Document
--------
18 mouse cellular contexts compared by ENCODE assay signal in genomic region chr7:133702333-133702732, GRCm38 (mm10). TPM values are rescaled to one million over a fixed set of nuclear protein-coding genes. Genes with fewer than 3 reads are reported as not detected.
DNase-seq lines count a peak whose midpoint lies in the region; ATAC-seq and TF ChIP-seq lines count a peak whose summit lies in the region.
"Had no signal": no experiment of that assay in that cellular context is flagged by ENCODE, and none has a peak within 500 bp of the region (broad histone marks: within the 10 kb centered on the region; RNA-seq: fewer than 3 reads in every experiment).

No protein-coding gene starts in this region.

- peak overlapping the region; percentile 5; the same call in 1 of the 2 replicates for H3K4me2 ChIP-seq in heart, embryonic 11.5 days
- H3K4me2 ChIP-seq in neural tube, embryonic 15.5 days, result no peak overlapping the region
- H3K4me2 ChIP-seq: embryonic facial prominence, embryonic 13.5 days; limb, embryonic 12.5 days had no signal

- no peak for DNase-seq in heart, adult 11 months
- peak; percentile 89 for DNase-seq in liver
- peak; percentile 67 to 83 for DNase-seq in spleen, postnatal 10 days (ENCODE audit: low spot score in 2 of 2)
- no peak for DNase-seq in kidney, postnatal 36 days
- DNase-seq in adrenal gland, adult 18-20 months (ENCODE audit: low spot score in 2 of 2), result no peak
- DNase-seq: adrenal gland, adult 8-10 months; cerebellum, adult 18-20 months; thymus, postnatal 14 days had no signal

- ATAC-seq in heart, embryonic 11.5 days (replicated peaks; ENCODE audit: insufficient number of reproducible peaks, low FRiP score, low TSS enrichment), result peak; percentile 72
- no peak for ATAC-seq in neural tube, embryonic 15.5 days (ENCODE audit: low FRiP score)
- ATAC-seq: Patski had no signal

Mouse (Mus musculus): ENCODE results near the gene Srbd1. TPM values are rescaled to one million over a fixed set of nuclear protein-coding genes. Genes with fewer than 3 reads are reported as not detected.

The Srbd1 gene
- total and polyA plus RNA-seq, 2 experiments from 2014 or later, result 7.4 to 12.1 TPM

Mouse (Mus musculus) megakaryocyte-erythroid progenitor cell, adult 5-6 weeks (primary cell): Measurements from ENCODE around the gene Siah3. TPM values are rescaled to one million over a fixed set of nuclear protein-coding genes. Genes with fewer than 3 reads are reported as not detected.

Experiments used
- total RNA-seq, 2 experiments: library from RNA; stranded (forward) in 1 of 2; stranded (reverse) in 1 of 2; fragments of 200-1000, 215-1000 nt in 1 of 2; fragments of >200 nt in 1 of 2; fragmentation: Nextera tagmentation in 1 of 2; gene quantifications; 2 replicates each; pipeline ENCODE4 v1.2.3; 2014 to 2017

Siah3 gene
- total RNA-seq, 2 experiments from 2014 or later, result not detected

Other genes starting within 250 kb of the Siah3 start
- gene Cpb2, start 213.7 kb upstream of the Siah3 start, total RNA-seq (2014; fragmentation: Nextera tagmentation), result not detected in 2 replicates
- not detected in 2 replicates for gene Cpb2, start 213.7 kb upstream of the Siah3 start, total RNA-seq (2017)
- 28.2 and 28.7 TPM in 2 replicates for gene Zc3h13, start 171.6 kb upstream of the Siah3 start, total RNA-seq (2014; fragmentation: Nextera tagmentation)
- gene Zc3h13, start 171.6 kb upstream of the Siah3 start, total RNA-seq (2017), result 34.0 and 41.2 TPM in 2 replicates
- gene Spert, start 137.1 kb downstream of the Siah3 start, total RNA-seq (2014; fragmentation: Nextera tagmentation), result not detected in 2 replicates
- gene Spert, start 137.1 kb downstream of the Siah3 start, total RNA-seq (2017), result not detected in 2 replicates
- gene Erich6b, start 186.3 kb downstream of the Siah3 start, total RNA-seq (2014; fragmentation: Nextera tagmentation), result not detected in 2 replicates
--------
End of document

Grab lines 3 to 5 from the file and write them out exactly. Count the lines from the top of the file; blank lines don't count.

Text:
"Had no signal": no experiment of that assay in that cellular context is flagged by ENCODE, and none has a peak within 500 bp of the region (broad histone marks: within the 10 kb centered on the region; RNA-seq: fewer than 3 reads in every experiment).

No protein-coding gene starts in this region.

- peak overlapping the region; percentile 5; the same call in 1 of the 2 replicates for H3K4me2 ChIP-seq in heart, embryonic 11.5 days